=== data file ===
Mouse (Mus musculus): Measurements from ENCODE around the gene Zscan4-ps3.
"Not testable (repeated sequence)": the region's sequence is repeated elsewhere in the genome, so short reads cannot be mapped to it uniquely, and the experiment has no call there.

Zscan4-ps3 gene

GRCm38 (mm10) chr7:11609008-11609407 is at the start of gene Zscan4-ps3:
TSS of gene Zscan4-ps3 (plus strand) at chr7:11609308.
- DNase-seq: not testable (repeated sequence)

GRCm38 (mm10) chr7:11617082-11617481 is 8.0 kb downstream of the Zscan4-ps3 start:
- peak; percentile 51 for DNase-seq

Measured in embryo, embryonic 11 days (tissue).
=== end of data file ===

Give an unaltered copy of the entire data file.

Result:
Mouse (Mus musculus): Measurements from ENCODE around the gene Zscan4-ps3.
"Not testable (repeated sequence)": the region's sequence is repeated elsewhere in the genome, so short reads cannot be mapped to it uniquely, and the experiment has no call there.

Zscan4-ps3 gene

GRCm38 (mm10) chr7:11609008-11609407 is at the start of gene Zscan4-ps3:
TSS of gene Zscan4-ps3 (plus strand) at chr7:11609308.
- DNase-seq: not testable (repeated sequence)

GRCm38 (mm10) chr7:11617082-11617481 is 8.0 kb downstream of the Zscan4-ps3 start:
- peak; percentile 51 for DNase-seq

Measured in embryo, embryonic 11 days (tissue).